> >>>> > target that itself compiles to llvm so that you can do everything
> at that
> >>>> > intermediate layer.   However,  LLVM is a much better layer for
> optimization
> >>>> > than C now that there are a lot of people collaborating on that
> layer.   I
> >>>> > think it would be great if Cython targeted LLVM actually instead of
> C.
> >>>> >
> >>>> >>
> >>>> >> Finally, as for non-vector-expression code, I really believe Cython
> >>>> >> is
> >>>> >> a better target. cython.inline can have high overhead (at least the
> >>>> >> first time it has to compile), but with better (numpy-aware) type
> >>>> >> inference or profile guided optimizations (see recent threads on
> the
> >>>> >> cython-dev mailing list), in addition to things like prange, I
> >>>> >> personally believe Cython targets most of the use cases where numba
> >>>> >> would be able to generate performing code.
> >>>> >
> >>>> > Cython and Numba certainly overlap.  However, Cython requires:
> >>>> >
> >>>> >        1) learning another language
> >>>> >        2) creating an extension module --- loading bit-code files
> and
> >>>> > dynamically executing (even on a different machine from the one that
> >>>> > initially created them) can be a powerful alternative for run-time
> >>>> > compilation and distribution of code.
> >>>> >
> >>>> > These aren't show-stoppers obviously.   But, I think some users
> would
> >>>> > prefer an even simpler approach to getting fast-code than Cython
> (which
> >>>> > currently doesn't do enought type-inference and requires building a
> dlopen
> >>>> > extension module).
> >>>>
> >>>> Dag and I have been discussing this at PyCon, and here is my take on
> >>>> it (at this moment :).
> >>>>
> >>>> Definitely, if you can avoid Cython then that is easier and more
> >>>> desirable in many ways. So perhaps we can create a third project
> >>>> called X (I'm not very creative, maybe ArrayExprOpt), that takes an
> >>>> abstract syntax tree in a rather simple form, performs code
> >>>> optimizations such as rewriting loops with array accesses to vector
> >>>> expressions, fusing vector expressions and loops, etc, and spits out a
> >>>> transformed AST containing these optimizations. If runtime information
> >>>> is given such as actual shape and stride information the
> >>>> transformations could figure out there and then whether to do things
> >>>> like collapsing, axes swapping, blocking (as in, introducing more axes
> >>>> or loops to retain discontiguous blocks in the cache), blocked memory
> >>>> copies to contiguous chunks, etc. The AST could then also say whether
> >>>> the final expressions are vectorizable. Part of this functionality is
> >>>> already in numpy's nditer, except that this would be implicit and do
> >>>> more (and hopefully with minimal overhead).
> >>>>
> >>>> So numba, Cython and maybe numexpr could use the functionality, simply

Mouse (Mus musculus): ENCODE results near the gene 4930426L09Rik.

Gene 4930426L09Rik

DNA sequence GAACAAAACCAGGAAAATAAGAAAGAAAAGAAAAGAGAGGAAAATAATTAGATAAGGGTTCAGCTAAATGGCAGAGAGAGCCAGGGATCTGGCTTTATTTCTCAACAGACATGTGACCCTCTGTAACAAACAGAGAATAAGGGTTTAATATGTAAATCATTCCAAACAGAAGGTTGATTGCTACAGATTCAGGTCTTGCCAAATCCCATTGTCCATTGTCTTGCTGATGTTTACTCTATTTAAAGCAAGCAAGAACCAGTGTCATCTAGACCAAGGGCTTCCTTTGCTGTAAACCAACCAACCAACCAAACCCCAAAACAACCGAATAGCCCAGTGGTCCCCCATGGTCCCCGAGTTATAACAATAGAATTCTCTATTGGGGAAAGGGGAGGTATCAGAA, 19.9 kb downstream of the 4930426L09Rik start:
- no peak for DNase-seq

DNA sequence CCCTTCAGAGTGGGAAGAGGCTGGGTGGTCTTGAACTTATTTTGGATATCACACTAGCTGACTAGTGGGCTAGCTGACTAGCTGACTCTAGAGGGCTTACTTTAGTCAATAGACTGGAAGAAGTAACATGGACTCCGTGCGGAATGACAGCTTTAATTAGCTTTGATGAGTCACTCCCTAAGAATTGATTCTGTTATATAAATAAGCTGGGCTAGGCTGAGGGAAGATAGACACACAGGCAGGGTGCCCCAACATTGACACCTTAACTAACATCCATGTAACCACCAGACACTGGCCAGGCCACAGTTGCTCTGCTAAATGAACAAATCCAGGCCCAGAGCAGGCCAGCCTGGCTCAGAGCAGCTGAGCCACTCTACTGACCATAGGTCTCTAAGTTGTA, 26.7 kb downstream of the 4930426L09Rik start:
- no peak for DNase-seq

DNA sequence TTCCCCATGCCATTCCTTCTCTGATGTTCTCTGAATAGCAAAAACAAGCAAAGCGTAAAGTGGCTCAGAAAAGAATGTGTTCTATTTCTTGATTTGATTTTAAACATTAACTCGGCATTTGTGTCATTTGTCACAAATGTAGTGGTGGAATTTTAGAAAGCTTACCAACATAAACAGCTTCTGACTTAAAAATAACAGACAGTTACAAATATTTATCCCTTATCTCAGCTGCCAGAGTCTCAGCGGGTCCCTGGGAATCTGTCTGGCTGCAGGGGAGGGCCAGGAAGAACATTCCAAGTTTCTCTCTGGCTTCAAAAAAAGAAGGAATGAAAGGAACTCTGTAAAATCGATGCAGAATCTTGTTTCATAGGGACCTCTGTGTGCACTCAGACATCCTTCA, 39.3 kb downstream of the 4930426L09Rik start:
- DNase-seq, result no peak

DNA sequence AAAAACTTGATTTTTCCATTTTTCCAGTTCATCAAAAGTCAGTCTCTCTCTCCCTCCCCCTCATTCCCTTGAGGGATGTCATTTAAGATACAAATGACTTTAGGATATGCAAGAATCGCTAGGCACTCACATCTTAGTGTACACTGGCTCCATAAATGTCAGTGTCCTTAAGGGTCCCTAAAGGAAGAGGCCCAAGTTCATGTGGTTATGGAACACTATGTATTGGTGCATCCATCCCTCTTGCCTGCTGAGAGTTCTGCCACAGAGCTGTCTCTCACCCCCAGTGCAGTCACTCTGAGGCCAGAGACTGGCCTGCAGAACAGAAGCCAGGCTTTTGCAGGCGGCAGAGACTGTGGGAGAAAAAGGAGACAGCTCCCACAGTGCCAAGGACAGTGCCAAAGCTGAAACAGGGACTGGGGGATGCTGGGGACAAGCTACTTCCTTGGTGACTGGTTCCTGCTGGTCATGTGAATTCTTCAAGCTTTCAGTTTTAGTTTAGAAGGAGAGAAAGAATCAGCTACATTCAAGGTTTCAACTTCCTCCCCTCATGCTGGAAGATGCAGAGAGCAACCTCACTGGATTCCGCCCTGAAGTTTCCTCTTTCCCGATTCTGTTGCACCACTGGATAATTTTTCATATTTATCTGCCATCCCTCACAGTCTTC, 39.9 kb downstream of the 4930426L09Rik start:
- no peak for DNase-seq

> >>>> by building the AST from Python and converting back (if necessary) to
> >>>> its own AST. As such, the AST optimizer would be only part of any
> >>>> (runtime) compiler's pipeline, and it should be very flexible to
> >>>> retain any information (metadata regarding actual types, control flow
> >>>> information, etc) provided by the original AST. It would not do
> >>>> control flow analysis, type inference or promotion, etc, but only deal
> >>>> with abstract types like integers, reals and arrays (C, Fortran or
> >>>> partly contiguous or strided). It would not deal with objects, but
> >>>> would allow to insert nodes like UnreorderableNode and SideEffectNode
> >>>> wrapping parts of the original AST. In short, it should be as easy as
> >>>> possible to convert from an original AST to this project's AST and
> >>>> back again afterwards.
> >>>>
> >>>> As the project matures many optimizations may be added that deal with
> >>>> all sorts of loop restructuring and ways to efficiently utilize the
> >>>> cache as well as enable vectorization and possibly parallelism.
> >>>> Perhaps it could even generate a different AST depending on whether
> >>>> execution target the CPU or the GPU (with optionally available
> >>>> information such as cache sizes, GPU shared/local memory sizes, etc).
> >>>>
> >>>> Seeing that this would be a part of my master dissertation, my
> >>>> supervisor would require me to write the code, so at least until
> >>>> August I think I would have to write (at least the bulk of) this.
> >>>> Otherwise I can also make other parts of my dissertation's project
> >>>> more prominent to make up for it. Anyway, my question is, is there
> >>>> interest from at least the numba and numexpr projects (if code can be
> >>>> transformed into vector operations, it makes sense to use numexpr for
> >>>> that, I'm not sure what numba's interest is in that).
> >>>>
> >>>> > -Travis
> >>>> >
> >>>> >
> >>>> >
> >>>> >
> >>>> >>
> >>>> >>> Dag
> >>>> >>> _______________________________________________